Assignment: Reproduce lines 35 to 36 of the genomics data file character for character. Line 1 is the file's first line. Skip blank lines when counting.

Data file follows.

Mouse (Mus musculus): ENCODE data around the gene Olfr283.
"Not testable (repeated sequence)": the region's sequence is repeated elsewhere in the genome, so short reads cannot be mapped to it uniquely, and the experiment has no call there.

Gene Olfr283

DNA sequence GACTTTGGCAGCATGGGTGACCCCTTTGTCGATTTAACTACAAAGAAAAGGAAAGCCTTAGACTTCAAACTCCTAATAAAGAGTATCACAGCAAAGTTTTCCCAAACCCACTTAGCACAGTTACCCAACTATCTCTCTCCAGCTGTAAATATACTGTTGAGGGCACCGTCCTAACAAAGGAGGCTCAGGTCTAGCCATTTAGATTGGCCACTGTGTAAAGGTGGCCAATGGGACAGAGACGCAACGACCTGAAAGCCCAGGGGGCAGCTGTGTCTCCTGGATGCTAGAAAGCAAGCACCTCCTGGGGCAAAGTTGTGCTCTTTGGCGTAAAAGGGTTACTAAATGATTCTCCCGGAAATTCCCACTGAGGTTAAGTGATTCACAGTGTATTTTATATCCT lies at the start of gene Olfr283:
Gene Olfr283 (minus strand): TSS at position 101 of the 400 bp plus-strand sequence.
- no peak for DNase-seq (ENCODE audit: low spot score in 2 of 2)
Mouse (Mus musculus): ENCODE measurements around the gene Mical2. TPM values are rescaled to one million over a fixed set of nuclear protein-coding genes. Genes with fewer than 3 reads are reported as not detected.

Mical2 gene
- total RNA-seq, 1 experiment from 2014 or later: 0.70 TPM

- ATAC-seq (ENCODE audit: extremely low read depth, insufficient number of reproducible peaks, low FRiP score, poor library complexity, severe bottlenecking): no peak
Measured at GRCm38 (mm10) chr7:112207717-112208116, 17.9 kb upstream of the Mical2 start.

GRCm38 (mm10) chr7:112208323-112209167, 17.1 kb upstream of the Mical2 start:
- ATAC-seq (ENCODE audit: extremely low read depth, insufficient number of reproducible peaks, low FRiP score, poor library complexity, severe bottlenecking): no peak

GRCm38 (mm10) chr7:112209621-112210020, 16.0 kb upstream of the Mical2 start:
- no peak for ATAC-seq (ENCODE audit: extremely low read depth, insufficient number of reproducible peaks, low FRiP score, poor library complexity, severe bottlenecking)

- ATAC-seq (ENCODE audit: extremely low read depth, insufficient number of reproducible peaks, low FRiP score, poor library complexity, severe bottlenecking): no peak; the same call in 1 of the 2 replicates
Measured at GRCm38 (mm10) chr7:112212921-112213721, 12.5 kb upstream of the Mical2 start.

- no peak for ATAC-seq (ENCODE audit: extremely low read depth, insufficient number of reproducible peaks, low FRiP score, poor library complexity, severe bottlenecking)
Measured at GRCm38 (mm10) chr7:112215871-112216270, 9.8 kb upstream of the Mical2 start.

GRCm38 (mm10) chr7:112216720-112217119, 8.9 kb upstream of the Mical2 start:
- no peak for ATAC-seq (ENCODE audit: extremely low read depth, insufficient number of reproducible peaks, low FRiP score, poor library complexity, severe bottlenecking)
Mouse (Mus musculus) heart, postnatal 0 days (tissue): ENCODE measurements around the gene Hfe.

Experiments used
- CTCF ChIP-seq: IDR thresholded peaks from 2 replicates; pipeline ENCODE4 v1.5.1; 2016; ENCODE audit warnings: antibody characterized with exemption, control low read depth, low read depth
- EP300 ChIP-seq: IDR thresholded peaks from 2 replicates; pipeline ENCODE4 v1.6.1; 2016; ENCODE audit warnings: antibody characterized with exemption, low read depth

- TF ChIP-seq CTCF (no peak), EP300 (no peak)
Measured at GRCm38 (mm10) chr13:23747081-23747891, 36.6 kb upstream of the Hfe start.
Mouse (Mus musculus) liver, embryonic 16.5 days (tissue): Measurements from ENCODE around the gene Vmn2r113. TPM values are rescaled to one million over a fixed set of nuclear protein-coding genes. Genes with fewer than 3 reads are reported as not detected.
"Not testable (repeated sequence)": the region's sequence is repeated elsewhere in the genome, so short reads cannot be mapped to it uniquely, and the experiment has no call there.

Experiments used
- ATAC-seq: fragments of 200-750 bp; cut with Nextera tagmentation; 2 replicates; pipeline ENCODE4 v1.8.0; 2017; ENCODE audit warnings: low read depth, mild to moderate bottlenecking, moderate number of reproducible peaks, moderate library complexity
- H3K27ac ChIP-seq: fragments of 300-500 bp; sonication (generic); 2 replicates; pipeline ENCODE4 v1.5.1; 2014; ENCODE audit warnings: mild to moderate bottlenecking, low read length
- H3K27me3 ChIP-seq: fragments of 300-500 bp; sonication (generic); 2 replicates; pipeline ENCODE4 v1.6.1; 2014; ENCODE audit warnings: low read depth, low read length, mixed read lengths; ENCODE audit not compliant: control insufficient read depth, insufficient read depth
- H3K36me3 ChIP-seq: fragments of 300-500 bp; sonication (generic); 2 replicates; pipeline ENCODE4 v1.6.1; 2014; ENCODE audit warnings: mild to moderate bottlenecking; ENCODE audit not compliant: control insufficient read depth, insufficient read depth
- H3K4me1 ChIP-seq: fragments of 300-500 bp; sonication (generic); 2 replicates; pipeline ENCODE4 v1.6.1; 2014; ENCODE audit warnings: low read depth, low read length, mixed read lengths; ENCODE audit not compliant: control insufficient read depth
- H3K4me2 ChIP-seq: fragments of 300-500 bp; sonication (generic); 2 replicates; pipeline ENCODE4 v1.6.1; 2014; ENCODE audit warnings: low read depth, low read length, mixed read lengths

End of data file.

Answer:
- H3K4me1 ChIP-seq: fragments of 300-500 bp; sonication (generic); 2 replicates; pipeline ENCODE4 v1.6.1; 2014; ENCODE audit warnings: low read depth, low read length, mixed read lengths; ENCODE audit not compliant: control insufficient read depth
- H3K4me2 ChIP-seq: fragments of 300-500 bp; sonication (generic); 2 replicates; pipeline ENCODE4 v1.6.1; 2014; ENCODE audit warnings: low read depth, low read length, mixed read lengths